4
Patterns of Contraceptive Use

Chapters 2 and 3 summarized the demography of unintended pregnancy and its consequences. The composite picture that emerges is that unintended pregnancy is common in the United States and that much would be gained if a higher proportion of pregnancies were intended at conception. This surely is not a new thought, nor is it particularly controversial.

The complexities begin to mount, however, when the next issue is approached—namely, understanding why there are such high rates of unintended pregnancy in the United States. What is it about our culture, our education and values, our methods of contraception, or our health care system that produces the patterns described in Chapter 2. This is more than a rhetorical question. It is, in fact, the essence of the challenge for policy leaders and others who are searching for ways to decrease the proportion of pregnancies that are unintended.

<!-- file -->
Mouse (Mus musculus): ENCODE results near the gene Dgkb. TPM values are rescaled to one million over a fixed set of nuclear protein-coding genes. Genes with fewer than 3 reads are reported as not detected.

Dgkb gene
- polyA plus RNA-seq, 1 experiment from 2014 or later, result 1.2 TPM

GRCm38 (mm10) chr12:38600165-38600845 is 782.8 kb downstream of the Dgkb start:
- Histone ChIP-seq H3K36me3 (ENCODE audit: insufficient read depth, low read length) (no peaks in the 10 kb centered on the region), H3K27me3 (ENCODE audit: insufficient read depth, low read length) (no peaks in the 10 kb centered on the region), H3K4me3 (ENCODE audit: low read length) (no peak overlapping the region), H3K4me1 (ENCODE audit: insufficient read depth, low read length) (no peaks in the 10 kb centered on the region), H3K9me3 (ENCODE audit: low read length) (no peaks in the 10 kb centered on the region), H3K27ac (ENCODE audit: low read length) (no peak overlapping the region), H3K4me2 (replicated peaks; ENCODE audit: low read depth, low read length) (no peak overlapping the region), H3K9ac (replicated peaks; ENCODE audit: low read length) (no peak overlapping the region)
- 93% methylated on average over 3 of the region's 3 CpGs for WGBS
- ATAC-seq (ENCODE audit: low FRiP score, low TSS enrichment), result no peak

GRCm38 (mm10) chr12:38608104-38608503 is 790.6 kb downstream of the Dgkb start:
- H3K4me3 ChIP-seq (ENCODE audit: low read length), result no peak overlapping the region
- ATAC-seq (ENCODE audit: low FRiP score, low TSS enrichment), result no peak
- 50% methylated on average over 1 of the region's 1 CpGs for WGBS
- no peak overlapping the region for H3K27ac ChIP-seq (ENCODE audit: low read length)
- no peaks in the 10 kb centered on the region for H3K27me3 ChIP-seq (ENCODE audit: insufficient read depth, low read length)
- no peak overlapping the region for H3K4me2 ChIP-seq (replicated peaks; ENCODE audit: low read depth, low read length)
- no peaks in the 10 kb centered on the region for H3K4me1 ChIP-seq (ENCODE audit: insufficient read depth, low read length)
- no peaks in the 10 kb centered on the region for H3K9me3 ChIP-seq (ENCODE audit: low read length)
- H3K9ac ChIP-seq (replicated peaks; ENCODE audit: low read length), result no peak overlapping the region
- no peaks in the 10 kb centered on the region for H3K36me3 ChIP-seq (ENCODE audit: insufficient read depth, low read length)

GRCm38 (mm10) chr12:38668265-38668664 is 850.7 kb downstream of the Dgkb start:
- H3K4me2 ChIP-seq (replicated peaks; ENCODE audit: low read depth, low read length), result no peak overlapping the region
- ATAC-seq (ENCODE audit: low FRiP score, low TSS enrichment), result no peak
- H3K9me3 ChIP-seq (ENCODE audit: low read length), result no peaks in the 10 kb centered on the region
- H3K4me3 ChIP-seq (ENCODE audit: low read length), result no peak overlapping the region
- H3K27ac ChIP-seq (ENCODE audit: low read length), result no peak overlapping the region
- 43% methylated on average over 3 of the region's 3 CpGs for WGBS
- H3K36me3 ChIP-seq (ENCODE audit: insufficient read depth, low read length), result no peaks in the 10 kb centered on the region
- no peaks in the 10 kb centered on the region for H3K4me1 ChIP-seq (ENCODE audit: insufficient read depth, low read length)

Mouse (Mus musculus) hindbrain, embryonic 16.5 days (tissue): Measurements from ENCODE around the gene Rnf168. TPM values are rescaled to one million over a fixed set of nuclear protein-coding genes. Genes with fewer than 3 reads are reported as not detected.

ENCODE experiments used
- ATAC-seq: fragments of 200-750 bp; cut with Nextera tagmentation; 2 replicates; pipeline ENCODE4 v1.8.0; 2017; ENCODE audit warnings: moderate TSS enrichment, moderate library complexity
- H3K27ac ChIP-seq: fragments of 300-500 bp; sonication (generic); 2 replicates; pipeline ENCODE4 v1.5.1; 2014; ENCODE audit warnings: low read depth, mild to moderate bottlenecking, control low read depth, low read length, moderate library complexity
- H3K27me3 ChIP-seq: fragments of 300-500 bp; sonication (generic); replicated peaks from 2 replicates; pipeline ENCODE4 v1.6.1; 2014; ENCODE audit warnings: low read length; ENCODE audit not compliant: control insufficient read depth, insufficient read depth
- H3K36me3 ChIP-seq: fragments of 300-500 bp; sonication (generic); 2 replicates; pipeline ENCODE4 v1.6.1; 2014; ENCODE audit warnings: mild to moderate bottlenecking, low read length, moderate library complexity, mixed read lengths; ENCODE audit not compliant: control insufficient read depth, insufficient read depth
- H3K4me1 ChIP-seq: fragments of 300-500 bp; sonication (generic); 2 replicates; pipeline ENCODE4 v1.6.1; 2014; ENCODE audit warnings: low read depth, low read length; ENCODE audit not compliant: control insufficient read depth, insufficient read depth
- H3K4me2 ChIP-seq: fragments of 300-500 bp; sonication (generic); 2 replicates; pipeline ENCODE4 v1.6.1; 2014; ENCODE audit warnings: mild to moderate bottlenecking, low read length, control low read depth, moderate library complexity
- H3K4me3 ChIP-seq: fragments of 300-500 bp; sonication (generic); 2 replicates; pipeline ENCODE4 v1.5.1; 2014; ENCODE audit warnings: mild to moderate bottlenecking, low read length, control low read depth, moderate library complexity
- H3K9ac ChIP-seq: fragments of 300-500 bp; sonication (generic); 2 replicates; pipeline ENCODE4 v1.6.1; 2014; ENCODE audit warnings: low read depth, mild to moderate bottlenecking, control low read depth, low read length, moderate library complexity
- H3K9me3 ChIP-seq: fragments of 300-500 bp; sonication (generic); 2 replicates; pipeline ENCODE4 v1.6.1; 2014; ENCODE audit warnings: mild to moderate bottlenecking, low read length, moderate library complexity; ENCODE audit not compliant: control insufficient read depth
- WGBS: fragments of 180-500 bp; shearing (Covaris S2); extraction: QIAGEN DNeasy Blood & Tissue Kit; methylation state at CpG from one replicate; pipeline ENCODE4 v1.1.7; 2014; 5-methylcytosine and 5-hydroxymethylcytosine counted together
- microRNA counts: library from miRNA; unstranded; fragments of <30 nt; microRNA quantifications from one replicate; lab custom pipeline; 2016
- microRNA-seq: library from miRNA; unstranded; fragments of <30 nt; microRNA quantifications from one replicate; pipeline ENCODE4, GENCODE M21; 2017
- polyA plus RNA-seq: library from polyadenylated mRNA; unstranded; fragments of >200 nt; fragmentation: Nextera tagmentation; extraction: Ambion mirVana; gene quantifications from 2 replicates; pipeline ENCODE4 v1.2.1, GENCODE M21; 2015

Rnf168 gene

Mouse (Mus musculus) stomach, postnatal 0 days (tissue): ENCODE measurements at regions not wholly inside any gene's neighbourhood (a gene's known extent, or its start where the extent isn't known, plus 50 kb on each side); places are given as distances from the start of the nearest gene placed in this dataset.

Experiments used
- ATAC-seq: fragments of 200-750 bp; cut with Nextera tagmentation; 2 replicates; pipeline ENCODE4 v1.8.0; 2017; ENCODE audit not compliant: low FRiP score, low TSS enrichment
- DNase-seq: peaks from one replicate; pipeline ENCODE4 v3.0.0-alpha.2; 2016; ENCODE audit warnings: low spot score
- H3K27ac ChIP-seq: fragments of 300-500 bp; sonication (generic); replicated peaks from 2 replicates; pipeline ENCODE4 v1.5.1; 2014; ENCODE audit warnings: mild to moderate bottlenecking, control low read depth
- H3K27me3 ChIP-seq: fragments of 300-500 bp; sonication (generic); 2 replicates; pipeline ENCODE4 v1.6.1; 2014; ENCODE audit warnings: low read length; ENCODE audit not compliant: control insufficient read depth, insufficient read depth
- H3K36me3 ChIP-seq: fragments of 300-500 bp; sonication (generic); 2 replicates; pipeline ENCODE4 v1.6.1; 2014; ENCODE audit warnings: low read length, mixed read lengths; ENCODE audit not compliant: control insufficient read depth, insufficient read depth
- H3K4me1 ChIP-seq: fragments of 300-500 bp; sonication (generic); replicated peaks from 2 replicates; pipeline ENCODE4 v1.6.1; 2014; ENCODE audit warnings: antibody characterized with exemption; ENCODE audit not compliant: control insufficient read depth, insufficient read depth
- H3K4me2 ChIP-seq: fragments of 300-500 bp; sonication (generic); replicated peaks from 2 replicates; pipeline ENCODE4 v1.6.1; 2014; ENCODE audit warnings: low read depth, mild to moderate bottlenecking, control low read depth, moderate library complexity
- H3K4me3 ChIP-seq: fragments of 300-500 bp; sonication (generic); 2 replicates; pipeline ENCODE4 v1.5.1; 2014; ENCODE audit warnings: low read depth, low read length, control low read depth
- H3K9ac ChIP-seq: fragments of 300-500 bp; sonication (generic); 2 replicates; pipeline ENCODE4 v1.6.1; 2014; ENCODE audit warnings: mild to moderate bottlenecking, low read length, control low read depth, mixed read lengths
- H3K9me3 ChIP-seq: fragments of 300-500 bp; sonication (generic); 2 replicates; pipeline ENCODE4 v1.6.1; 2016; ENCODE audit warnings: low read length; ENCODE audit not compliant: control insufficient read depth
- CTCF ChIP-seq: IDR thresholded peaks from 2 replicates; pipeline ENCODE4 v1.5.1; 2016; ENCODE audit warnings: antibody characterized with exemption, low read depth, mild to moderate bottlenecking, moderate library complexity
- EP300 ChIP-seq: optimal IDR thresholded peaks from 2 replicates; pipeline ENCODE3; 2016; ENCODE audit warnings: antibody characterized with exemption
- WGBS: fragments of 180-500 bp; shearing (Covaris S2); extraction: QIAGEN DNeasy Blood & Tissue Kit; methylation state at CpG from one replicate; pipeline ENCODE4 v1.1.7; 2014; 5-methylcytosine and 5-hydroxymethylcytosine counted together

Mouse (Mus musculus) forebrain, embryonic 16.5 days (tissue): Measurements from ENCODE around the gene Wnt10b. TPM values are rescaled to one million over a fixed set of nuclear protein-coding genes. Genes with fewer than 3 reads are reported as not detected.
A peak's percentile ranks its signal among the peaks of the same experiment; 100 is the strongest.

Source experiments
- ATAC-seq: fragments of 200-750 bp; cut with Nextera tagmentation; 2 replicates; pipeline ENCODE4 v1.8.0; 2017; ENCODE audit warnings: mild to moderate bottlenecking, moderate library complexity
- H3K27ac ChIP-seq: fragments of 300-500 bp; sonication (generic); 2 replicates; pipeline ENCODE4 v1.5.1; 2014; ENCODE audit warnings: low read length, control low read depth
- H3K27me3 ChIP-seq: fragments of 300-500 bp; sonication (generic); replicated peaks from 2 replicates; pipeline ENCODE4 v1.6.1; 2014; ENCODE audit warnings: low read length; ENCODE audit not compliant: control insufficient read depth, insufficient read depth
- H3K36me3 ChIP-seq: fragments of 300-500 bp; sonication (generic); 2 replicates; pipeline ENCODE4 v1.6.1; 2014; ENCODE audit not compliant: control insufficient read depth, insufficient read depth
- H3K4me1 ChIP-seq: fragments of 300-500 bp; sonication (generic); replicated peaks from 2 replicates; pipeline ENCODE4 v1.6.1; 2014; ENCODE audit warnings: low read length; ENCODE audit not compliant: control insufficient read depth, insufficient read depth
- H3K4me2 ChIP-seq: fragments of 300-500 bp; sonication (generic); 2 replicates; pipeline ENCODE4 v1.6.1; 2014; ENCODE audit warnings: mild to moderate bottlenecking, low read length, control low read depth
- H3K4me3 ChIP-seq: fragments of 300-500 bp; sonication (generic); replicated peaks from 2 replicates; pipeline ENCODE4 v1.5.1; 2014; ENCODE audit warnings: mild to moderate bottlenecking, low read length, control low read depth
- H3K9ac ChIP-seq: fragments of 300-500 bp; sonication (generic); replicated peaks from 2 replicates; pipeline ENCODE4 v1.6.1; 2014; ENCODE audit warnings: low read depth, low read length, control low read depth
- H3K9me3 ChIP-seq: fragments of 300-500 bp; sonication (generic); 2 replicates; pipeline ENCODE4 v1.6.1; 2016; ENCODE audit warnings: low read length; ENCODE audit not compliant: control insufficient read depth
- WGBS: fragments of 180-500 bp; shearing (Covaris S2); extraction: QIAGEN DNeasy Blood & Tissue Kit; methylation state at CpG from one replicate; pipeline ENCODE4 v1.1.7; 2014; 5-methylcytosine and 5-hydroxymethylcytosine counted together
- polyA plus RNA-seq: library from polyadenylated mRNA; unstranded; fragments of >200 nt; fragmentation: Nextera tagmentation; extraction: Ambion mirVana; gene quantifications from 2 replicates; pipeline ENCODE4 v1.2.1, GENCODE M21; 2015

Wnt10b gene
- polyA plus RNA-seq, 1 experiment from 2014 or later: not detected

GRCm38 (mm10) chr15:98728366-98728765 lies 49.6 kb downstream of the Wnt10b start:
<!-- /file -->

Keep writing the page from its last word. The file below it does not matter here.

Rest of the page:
The direct cause of unintended pregnancy, of course, is sexual activity accompanied by contraceptive misuse, failure, or nonuse altogether. Accordingly, this chapter explores patterns of contraceptive use as they bear on unintended pregnancy. Trends in the use of different contraceptive methods are discussed, including both sterilization and reversible contraception. A discussion of contraceptive use among men is also included, covering use at first intercourse as well as at different stages of the reproductive life span; this discussion is followed by commentary on so-called dual-method contraception—that is, the use of two methods of contraception simultaneously. The chapter also includes with a brief discussion of the intersection of unintended pregnancy with sexually transmitted diseases (STDs). The next three chapters, Chapters 57, consider the many factors that influence contraceptive use and therefore the occurrence of unintended pregnancy.